Hi! My name is Tina Huang and I’m a data scientist at a FAANG company. I hold a Bachelor’s degree at the University of Toronto where I studied pharmacology. Subsequently, I worked in bioinformatics for a year and then did my Master’s in computer science (MCIT) at the University of Pennsylvania. My experience includes an internship at Goldman Sachs where I did some machine learning work before I took up my current data science job in tech.
I am super excited to join the 365 Data Use Cases series, and in this post, I will share insights about my favorite data use case: product development.
What Is Product Development?
Product development is a huge and complex set of processes that rests on many moving parts, lots of hypotheses testing, and ultimately many decisions. The end goal is to create and grow a product that users love.
You can also check out our video on the topic below or scroll down to keep on reading.
Think about some of your favorite apps today: Instagram, Uber, Facebook, and YouTube. Instagram has an infinite scroll, and Uber has different options such as UberXL and Uber Pool.
Nowadays, we take it for granted that these features exist, but the integrity of those products is, in fact, a labor of love. It requires countless decisions to get them right, many of which have not been as straightforward at first. It’s the complexity of product development, with all of its moving parts, that makes data immensely powerful.
What Is the Product Development Process?
Data Needs in Product Development
In product development, we do lots of opportunity sizing to decide which features to build and what opportunities to invest in. This often involves analyzing similar products to compare how they performed. We can have either structured data (e.g. 1-5-star ratings) or unstructured data (such as social media reviews).
We also do experiments to test out the features we build and see how users respond to them. The data here can also be structured or unstructured. Ideally, we also want lots of data because this will give us more confidence in our results.
Once we have the data, we begin to tease out the high-impact insights. Remember, it’s the problem that defines the tools we use! As a general rule of thumb, we start from the simplest issue and gradually increase in complexity.
Types of Analysis: Traditional, Machine Learning, NLP, and Deep Learning
In the first place, we have traditional analysis. It involves lots of hypothesis testing and statistics which 365 Data Science also has a wonderful course on. Typically, it calls for a great deal of data heavy-lifting and data visualizations with SQL and Python or R.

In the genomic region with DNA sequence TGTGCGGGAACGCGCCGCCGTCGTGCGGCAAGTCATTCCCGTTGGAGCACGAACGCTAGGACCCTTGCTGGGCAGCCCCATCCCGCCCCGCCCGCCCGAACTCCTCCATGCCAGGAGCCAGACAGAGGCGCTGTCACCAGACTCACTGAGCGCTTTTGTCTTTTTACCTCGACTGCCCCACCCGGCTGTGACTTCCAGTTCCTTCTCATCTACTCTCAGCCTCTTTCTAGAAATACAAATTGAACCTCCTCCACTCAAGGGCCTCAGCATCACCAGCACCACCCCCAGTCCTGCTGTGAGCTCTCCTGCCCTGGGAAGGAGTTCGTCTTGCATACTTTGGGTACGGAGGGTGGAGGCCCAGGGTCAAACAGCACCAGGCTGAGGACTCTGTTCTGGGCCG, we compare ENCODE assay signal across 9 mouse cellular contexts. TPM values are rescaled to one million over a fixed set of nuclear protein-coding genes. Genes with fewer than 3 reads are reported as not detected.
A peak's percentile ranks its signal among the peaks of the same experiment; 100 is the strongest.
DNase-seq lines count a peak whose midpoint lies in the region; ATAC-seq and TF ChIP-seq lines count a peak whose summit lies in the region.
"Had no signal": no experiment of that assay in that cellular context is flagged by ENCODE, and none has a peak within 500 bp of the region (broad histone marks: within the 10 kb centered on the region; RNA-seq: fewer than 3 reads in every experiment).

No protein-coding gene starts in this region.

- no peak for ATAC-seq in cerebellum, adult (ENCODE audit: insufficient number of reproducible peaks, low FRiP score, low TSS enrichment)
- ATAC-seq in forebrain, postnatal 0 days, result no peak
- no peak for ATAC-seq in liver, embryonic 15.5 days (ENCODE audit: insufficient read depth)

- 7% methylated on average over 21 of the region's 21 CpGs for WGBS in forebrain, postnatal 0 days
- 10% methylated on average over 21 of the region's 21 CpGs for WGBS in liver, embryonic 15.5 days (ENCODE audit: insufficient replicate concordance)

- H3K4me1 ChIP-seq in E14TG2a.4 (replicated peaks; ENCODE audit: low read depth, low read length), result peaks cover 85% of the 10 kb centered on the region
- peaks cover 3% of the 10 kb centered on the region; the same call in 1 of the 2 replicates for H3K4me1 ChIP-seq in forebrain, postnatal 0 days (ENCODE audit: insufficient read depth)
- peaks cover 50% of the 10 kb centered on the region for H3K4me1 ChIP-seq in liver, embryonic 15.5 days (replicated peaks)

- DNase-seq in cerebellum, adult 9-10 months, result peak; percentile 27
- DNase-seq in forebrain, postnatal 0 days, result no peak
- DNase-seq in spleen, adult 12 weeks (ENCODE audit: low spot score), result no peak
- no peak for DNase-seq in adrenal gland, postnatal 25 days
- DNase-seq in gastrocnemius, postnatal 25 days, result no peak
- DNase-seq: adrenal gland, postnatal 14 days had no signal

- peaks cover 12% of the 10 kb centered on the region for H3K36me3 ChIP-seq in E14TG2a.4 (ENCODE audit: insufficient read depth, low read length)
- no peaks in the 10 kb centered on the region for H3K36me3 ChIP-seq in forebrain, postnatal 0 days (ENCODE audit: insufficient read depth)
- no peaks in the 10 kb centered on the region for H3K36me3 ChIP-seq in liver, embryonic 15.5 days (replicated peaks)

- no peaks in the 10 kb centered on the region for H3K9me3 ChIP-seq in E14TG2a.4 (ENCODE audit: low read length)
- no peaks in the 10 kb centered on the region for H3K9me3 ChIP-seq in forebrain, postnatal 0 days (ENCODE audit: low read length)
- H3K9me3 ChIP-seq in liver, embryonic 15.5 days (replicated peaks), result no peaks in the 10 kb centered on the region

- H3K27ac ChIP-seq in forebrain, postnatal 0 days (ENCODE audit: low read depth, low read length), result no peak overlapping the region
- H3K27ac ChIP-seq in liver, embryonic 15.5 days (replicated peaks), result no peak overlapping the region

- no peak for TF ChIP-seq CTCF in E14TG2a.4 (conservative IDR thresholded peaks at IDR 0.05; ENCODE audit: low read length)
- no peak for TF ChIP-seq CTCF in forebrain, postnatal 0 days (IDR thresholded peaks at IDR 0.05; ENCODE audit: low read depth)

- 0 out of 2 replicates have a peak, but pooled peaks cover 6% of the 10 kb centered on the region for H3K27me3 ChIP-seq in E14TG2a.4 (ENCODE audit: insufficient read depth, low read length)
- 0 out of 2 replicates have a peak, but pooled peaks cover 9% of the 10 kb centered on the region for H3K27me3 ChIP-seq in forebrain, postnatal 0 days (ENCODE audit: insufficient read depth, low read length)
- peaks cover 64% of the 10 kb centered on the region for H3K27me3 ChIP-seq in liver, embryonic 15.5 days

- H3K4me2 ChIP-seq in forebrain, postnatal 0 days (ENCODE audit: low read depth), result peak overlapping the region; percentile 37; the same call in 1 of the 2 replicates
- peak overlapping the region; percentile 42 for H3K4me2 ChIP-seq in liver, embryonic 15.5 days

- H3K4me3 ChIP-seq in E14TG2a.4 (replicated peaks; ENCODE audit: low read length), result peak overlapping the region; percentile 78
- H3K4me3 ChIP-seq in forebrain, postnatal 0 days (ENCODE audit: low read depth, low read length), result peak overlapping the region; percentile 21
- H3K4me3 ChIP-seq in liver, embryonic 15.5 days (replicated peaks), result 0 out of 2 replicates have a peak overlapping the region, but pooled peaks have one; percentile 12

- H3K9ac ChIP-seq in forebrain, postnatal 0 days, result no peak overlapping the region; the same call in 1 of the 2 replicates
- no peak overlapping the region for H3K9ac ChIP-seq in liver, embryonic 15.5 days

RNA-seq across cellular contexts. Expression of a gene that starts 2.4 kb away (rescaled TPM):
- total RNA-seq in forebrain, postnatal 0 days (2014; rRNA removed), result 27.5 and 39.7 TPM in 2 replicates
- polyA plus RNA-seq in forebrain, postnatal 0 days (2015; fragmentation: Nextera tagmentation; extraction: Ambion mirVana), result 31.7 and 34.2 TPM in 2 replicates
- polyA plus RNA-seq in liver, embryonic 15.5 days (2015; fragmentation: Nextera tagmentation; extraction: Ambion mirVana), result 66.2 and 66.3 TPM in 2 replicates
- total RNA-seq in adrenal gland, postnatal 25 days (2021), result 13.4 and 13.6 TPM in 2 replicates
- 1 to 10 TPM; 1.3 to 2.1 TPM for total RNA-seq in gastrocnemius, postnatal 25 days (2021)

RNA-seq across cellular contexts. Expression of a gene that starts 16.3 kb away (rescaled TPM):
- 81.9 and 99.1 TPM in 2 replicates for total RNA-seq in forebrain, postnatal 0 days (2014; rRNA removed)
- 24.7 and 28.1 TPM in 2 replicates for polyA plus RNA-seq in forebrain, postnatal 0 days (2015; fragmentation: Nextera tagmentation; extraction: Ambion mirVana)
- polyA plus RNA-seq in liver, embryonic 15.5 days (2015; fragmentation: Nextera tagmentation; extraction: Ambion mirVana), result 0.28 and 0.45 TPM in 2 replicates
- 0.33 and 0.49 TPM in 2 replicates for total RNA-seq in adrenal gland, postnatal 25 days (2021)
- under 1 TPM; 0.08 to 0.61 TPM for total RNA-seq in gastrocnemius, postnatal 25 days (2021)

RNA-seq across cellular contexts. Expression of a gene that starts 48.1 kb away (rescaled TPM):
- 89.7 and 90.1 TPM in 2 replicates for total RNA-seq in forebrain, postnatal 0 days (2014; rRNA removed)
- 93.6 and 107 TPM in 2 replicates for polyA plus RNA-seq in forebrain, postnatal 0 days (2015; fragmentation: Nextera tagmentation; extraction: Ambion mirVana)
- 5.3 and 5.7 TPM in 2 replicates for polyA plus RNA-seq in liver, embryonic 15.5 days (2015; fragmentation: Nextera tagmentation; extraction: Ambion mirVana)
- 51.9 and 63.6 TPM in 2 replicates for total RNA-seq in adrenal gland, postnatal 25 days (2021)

A number of things can be done with traditional analysis, but it is machine learning that has taken an extremely solid place in product development. In practice, we use machine learning in different conjunctures. However, one of my favorites is using supervised learning techniques, such as random forest, SVM, and XGBoost, to discover which features contribute the most to the success of a product. These models are easy to implement as well as really helpful in deciding what to build and how much to invest in it.
Natural Language Processing (NLP) is another technique that has a well-deserved position in product development.
Finally, unsupervised clustering and more complex techniques, such as deep learning, also have their place. All in the name of developing an amazing product!
Why Is Product Development Important?
Product development is, by far, my favorite data science use case for two main reasons.
First, I like it because of how powerful (almost magical) it is in driving decisions. Here, data really gets to shine, in that it’s both the source of truth and the driver of insights. You’ll be surprised how much value there is in a quick XGBoost model, for example.
Second, data-driven product development meshes very well with my own philosophy, commonly known as the 80/20 rule, where 80% of the results come from just about 20% of inputs. In product development, 80% of the success of a product is determined by 20% of its features. Basically, you minimize effort and maximize outcomes. That’s exactly why choosing the right feature to build is so important!
I hope you’ve enjoyed reading this article. If you’d like to learn more about data science, transitioning into computer science, and software engineering, you can also subscribe to my YouTube channel. And if you’re new to data science, check out the 365 Intro to Data and Data Science course.